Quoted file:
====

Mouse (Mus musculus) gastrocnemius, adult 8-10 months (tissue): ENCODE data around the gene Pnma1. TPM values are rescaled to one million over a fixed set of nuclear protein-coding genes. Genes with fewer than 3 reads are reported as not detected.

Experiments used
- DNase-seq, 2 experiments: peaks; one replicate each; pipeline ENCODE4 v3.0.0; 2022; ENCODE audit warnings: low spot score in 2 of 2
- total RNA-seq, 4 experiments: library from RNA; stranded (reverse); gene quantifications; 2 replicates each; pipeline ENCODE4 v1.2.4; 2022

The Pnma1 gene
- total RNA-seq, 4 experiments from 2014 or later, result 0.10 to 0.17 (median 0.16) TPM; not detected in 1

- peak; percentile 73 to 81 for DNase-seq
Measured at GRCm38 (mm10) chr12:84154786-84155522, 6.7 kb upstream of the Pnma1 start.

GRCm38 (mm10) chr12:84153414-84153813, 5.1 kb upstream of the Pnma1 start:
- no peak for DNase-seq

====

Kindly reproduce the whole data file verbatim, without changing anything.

Mouse (Mus musculus) gastrocnemius, adult 8-10 months (tissue): ENCODE data around the gene Pnma1. TPM values are rescaled to one million over a fixed set of nuclear protein-coding genes. Genes with fewer than 3 reads are reported as not detected.

Experiments used
- DNase-seq, 2 experiments: peaks; one replicate each; pipeline ENCODE4 v3.0.0; 2022; ENCODE audit warnings: low spot score in 2 of 2
- total RNA-seq, 4 experiments: library from RNA; stranded (reverse); gene quantifications; 2 replicates each; pipeline ENCODE4 v1.2.4; 2022

The Pnma1 gene
- total RNA-seq, 4 experiments from 2014 or later, result 0.10 to 0.17 (median 0.16) TPM; not detected in 1

- peak; percentile 73 to 81 for DNase-seq
Measured at GRCm38 (mm10) chr12:84154786-84155522, 6.7 kb upstream of the Pnma1 start.

GRCm38 (mm10) chr12:84153414-84153813, 5.1 kb upstream of the Pnma1 start:
- no peak for DNase-seq